The story gets a whole lot worse before it gets better.
“I apologised to my mum, of course, and put it down to drinking. I became very reclusive and didn’t go out much. At the end of 1994, I was invited to do another season with the RSC, and was offered Mercutio in Romeo and Juliet, and roles in The Taming of the Shrew and The Cherry Orchard. But I began feeling very ill at ease with everything and didn’t want to go out, and found making decisions very difficult. I went on holiday to Corfu on my own for a week and I started what I now understand to be hallucinating – I became deeply paranoid. I was staying in a villa in Corfu and I became convinced that the woman running it was going to stab me, so I jumped out the window with my stuff, left £50 on the table and did a runner. I was completely powerless over these incidents of bollocks.”
Q&A: Mark Lockyer
What was your first job? Talk of the Devil at Watford Palace, directed by Bill Alexander, in which Ian Dury played the devil. I earned £186.76, but had no lines.
What do you wish someone had told you when you were starting out? You have no power over the direction of your career.
Who or what was your biggest influence? Ken Campbell taught me improvisation and became a long-term friend I worked with many times. He encouraged me to believe that anything is possible in the theatre.
What’s your best advice for auditions? You’re completely powerless, so just be yourself.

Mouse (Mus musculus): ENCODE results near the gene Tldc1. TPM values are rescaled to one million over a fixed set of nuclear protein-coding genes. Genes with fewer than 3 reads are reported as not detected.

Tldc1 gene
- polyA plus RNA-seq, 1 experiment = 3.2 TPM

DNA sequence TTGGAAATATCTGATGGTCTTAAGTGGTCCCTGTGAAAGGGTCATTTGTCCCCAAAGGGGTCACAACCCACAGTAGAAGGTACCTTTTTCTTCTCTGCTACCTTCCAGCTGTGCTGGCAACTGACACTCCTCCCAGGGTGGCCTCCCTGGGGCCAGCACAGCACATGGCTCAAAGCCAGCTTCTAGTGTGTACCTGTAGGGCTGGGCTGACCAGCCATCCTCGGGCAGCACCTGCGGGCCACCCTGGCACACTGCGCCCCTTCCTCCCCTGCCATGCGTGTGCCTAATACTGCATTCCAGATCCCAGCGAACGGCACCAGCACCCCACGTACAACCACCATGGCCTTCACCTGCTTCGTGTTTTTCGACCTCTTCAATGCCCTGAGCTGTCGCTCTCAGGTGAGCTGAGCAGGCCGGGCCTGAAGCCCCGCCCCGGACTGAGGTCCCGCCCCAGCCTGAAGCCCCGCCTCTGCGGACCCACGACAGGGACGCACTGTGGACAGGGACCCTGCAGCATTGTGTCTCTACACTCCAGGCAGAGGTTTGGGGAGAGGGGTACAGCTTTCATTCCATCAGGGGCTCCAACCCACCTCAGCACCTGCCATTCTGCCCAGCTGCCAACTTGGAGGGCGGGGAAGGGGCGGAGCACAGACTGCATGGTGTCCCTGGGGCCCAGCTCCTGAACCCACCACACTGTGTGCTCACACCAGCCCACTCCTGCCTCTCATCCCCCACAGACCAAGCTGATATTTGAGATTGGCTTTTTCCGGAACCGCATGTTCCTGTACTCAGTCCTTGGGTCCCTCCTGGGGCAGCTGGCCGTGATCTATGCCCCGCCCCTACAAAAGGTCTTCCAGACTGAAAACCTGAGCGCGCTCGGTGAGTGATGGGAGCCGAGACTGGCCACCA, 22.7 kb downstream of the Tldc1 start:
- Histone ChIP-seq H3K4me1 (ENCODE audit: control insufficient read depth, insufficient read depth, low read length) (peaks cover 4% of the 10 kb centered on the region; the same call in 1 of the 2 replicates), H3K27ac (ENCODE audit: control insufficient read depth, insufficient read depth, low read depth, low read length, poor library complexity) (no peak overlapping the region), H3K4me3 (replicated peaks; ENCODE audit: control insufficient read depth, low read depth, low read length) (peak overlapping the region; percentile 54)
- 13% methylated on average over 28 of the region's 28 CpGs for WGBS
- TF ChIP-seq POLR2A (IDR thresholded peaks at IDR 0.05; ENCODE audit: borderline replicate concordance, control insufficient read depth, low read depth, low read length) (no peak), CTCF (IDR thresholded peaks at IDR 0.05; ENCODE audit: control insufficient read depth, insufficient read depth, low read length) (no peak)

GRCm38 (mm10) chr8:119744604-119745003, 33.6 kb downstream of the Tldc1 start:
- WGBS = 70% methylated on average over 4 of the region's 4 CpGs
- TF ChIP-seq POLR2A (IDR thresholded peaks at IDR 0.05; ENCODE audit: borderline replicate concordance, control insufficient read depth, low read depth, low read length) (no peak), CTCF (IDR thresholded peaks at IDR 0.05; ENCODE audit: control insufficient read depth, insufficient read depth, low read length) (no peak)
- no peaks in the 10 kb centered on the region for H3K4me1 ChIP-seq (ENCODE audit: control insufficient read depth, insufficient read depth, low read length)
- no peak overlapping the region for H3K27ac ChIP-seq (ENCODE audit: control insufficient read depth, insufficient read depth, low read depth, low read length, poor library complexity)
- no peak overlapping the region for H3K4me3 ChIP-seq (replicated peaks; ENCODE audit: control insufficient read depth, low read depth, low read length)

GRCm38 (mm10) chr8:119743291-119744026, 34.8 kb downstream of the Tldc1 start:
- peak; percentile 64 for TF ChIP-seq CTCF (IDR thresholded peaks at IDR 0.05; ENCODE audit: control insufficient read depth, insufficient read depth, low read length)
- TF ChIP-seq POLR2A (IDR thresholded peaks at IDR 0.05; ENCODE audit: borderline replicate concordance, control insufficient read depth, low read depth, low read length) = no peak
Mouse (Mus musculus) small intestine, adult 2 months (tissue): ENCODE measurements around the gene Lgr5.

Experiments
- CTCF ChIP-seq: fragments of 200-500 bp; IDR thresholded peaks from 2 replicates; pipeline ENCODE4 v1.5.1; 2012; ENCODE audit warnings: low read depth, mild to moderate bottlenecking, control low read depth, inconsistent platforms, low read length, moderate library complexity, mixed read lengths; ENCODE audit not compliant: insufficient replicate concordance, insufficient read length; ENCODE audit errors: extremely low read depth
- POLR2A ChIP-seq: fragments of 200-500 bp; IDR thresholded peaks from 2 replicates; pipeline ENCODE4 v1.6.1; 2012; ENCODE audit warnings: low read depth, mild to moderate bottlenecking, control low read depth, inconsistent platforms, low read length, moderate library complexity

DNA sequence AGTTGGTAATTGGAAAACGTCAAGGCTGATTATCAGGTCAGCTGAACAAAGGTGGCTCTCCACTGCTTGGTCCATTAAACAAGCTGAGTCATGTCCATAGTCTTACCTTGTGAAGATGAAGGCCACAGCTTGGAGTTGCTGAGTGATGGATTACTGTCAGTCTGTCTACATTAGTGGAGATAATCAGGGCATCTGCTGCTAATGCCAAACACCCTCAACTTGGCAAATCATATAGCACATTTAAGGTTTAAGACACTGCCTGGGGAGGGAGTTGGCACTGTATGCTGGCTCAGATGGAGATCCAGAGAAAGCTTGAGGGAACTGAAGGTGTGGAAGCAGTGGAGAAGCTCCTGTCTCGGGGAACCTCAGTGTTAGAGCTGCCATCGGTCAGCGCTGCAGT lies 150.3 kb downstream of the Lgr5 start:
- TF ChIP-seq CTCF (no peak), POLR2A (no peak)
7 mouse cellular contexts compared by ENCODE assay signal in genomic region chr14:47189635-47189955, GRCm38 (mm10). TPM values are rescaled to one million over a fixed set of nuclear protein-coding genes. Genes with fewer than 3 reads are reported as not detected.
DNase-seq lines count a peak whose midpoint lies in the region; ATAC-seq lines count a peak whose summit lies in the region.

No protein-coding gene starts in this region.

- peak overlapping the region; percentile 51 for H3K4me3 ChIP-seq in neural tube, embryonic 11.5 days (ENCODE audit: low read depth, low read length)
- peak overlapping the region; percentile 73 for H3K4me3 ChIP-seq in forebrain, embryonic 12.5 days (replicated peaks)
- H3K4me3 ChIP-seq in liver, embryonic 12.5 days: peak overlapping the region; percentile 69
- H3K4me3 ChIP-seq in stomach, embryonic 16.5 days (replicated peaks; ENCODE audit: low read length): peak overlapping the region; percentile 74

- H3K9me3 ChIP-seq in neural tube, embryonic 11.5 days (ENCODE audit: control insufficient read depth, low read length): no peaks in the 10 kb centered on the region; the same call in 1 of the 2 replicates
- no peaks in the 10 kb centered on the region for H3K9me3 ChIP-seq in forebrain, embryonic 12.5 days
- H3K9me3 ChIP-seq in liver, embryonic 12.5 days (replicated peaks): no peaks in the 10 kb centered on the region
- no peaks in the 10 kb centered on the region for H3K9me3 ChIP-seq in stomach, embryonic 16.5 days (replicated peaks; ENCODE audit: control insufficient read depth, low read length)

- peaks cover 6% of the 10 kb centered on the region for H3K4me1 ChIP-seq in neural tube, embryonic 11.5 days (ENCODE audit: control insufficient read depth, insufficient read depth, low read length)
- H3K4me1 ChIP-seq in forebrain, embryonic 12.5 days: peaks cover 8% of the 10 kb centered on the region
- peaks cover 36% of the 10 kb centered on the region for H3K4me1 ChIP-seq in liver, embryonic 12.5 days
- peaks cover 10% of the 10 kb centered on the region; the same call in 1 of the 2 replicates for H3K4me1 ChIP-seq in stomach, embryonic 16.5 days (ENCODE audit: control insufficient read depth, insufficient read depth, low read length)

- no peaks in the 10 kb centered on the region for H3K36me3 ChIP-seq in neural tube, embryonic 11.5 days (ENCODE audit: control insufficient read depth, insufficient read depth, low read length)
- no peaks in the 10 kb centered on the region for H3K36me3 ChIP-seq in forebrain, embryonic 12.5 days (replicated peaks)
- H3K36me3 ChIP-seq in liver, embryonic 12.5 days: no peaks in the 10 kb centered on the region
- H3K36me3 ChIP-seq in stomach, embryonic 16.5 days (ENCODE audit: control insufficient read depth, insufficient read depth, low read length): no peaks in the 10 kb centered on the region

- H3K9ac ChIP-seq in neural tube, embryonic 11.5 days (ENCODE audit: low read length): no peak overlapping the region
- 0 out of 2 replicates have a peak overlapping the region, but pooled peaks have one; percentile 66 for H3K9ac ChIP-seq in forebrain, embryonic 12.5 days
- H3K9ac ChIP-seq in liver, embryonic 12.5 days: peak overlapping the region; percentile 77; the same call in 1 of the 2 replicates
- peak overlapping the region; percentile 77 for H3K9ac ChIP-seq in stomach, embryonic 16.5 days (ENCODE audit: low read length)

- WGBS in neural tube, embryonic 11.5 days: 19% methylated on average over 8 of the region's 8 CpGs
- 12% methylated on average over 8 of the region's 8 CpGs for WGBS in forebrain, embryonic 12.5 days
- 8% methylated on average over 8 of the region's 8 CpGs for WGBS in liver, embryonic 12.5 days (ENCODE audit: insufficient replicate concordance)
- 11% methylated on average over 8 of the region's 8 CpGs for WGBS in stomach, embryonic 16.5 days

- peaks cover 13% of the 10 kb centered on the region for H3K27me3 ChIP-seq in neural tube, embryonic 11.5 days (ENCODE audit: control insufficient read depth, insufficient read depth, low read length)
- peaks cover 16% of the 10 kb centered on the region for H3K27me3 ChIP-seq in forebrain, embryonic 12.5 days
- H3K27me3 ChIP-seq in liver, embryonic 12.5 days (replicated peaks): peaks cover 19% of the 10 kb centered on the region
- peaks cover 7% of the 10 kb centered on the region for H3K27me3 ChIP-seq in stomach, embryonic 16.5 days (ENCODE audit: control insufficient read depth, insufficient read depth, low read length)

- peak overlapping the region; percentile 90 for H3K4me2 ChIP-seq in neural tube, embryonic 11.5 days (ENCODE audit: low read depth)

If you hadn’t been an actor, what would you have been? All I really knew from the time I was 11 playing Giles Corey in a school production of The Crucible and got a laugh on the line “a fart on thee Thomas Putman” was to act. I mused on other jobs, but I knew that, as an actor, I could be anything I wanted to be for a bit. Perhaps, on reflection, my desire for escapism was part of my downfall, but in my heart, I knew I had to perform.
Do you have any theatrical superstitions or rituals? I used to be riddled with them, but I don’t have a single one now. Before I go on, I say: “Macbeth, Macbeth, Macbeth, fuck Macbeth and bollocks.”
While rehearsing Romeo and Juliet, director Adrian Noble pulled him to one side. “He told me: ‘Mark, you’re really getting on my nerves, I’ve been rehearsing with you all day, you’ve given me eight different versions of Mercutio, for fuck’s sake, just go home and pick one and stay with it and rehearse that.’ ”
Mercutio is, he says, “a great part to play when you’re bipolar and feeling high – my imagination was firing on all cylinders”.
But highs are followed by extreme lows. “And then I thought: ‘What am I doing here again?’ I said in my head: ‘Jack is all work and no play.’ I had nine months left in three shows, and I began to resent it. Things began to topple – I had an affair, which I never would have done if I was compos mentis. I started drinking heavily and took great enjoyment from sticking a spanner in the works at every opportunity, including on stage. I was very unwell – life became like being in my own film, in which I cut one day to my home realising I’d been in bed all day, I hadn’t eaten or washed and had to do Mercutio that night. I went to the doctor and was told there was nothing wrong with me, I should be very happy with my life and I wasn’t depressed.”